Three years ago today, StarCraft 2 officially came out. Happy birthday!
For those who don’t know, StarCraft 2 is a real-time strategy (RTS) computer game. Each player commands a military force, starting from a small main base and gathering resources to spend on training units and researching technologies, which are in turn used to secure more resource-rich locations and establish bases there. You win when all opposing players have been defeated, either because you destroy all their structures or because they surrender, departing with a “gg” (for “good game”). Although as many as eight players can participate in a game, and games can be created to feature everything from even teams (4v4, 3v3, etc) to insane “outmatched” scenarios (1v7, etc) to chaotic free-for-alls (omnium contra omnes), the game is designed and balanced around the good old-fashioned 1v1 two-player combat experience. Two players enter; only one can emerge victorious.*
I love RTS games. I grew up with them; they have had an immeasurable influence on my patterns of thought, and have been invaluable in honing my strategic thinking. Ever since I first sat down in front of a computer to play Age of Empires II: The Age of Kings, my first RTS game, I was completely hooked. I soon found my way to StarCraft—not StarCraft 2, mind you, not the one that was released three years ago, but StarCraft 1, the original, released in 1998. Yeah, that’s right, fifteen years ago. Back then, playing computer games was far more of a challenge than it is today. The real battle wasn’t against your human opponent, but against the programmed-in limitations of the game’s interface and the suicidal insanity of your own units’ AI. Despite the fact that you could only select twelve of your units at a time (though you could have well over 100 military units at a time in an average game), could only select one structure at a time (though you could have dozens and dozens at a time in an average game), and that sort of thing, it was an immensely fun and competitive experience. In fact, StarCraft was so competitive that it became a professional e-sport, and quickly became, effectively, the national sport of South Korea. Seriously. It was only last year that StarCraft 2 replaced StarCraft on South Korea’s televised e-sports channels. Yes, you read that correctly.
StarCraft 2 is a lot easier to play well than StarCraft was, largely because it doesn’t require at least 120 actions per minute (in other words, two clicks each second, every second of the game) just to keep your own units under control and prevent them from spazzing out. This means that the skill cap is a lot lower, but it also means that the game is more accessible to folks who aren’t particularly familiar with RTS games already. I highly recommend it to anyone and everyone who likes any kind of strategy games, competitive games, or just computer games in general. For that matter, I pretty much recommend it to everyone.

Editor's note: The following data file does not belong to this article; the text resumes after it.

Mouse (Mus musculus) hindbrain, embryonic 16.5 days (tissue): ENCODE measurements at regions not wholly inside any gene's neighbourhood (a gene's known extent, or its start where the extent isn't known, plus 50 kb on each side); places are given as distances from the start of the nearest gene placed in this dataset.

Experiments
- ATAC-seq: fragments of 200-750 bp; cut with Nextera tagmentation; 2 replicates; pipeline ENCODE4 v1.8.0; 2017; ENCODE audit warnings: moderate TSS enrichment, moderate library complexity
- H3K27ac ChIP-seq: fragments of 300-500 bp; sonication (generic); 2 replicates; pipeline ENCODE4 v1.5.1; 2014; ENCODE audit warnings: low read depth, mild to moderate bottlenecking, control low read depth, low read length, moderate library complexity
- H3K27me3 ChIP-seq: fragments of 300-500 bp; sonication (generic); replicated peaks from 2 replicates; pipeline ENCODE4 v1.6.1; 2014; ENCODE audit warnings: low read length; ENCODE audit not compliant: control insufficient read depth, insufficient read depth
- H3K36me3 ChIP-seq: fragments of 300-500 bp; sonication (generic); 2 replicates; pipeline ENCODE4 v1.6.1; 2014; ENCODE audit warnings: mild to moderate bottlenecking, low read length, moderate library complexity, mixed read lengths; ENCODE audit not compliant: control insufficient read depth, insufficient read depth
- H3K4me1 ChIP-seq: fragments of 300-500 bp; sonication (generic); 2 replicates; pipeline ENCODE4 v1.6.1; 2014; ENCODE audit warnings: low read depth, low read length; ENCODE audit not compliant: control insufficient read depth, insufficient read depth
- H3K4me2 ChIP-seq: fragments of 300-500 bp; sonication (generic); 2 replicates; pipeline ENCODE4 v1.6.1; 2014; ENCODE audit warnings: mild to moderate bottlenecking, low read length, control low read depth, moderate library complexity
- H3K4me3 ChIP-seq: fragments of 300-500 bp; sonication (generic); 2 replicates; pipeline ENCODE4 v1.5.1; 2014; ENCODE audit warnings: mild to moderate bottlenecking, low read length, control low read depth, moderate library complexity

See, StarCraft 2, like StarCraft, isn’t just a game that you play and enjoy and then forget about. It’s a game that you get invested in, a game that you strive to be better at. I honestly feel that over the last three years, playing StarCraft 2 has made me a better student, a better writer, and a better person. I’m coming on strong with the rhetoric, I know, but hear me out. First off, anything that inspires you to strive for improvement, in any medium, has the potential to make you better at everything else. It sounds weird to say it, but learning is a skill. There are better and worse ways to learn, and you can teach yourself to be a better learner. Learning isn’t just any old skill, either; it’s the single most useful skill there is. In a way, it’s really the only skill there is. If you can teach yourself to become a good learner, then whatever else you want to learn to be, you’re halfway there already.
Playing StarCraft 2 has helped me learn how to critically evaluate my own work in any medium. It has helped me get into the habit of comparing myself to the best, and always holding myself to a higher standard, because when you play the same game you watch professional gamers play, that habit simply emerges. And it has taught me the kind of lessons you can apply to every aspect of life—that consistent and directed practice are the road to success; that the best strategy isn’t the one that has the most, but the one that does the most with the least; that flashy moves and the element of surprise might make you win more in the short term, but in the long run, nothing beats mastery of the fundamental, less exciting aspects of the game. Maintaining consistent worker and army production, spending your resources on useful things rather than accumulating a useless surplus, constantly scouting the map to maintain an awareness of your surroundings—these things aren’t as cool-looking as mastering a single early surprise attack strategy, but they will make you a better player.
So, on StarCraft 2’s third birthday, I just want to express my gratitude and appreciation for that amazing game. Happy birthday, StarCraft 2! And thank you.